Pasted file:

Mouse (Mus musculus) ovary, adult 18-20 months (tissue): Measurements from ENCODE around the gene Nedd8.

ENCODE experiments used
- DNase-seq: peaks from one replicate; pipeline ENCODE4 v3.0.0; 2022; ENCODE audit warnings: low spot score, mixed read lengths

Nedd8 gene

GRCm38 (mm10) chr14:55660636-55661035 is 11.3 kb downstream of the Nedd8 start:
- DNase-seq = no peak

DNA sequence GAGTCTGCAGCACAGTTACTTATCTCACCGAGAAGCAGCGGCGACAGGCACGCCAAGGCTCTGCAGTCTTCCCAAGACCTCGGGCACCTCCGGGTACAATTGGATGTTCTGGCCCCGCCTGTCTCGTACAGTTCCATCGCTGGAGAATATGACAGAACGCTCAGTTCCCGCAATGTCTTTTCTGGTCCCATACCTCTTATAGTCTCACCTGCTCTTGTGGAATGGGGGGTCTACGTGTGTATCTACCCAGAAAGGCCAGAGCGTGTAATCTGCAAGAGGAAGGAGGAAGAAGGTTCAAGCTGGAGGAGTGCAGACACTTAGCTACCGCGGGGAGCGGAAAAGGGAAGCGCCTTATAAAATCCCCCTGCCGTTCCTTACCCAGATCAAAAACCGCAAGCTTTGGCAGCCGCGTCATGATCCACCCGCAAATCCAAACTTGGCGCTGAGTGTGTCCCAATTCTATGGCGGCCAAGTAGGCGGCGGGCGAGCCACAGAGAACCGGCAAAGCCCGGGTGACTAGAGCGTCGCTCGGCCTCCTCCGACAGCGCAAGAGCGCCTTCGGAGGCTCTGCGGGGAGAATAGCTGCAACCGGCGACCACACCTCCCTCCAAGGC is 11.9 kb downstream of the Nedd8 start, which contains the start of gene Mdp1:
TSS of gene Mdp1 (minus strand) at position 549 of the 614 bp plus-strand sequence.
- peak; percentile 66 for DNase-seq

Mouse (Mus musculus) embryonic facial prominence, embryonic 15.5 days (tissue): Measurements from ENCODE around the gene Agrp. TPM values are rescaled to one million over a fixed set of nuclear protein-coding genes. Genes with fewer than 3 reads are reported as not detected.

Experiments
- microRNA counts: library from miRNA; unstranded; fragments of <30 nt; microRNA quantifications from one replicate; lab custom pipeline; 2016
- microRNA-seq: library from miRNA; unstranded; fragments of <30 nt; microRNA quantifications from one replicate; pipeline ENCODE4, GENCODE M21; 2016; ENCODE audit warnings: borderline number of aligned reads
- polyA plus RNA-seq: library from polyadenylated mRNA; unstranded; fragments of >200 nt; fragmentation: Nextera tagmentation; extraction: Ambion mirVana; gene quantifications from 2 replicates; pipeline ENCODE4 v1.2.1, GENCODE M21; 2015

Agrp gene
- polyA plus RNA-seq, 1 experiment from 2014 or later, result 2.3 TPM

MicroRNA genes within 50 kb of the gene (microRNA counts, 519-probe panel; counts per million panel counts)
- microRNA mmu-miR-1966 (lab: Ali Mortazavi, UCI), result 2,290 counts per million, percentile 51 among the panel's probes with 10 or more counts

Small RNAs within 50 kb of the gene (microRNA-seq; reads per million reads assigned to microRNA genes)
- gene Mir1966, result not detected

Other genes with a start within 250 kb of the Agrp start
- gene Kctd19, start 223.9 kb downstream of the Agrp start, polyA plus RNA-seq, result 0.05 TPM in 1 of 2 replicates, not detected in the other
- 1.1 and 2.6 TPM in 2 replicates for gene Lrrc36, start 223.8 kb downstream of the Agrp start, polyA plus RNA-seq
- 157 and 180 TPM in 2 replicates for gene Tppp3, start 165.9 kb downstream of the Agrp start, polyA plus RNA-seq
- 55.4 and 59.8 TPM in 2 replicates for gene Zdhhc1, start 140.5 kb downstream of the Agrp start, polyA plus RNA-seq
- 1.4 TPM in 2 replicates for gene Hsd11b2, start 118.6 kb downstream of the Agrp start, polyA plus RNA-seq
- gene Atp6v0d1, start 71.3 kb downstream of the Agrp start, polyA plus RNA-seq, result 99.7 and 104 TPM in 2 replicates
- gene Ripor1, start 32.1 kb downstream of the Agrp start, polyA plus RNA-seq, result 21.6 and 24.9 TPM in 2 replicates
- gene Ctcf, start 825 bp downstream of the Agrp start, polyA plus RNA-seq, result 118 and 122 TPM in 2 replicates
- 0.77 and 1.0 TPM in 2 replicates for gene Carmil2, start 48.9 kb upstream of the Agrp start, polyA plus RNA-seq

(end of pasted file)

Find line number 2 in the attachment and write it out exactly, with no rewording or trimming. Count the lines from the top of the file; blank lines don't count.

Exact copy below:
ENCODE experiments used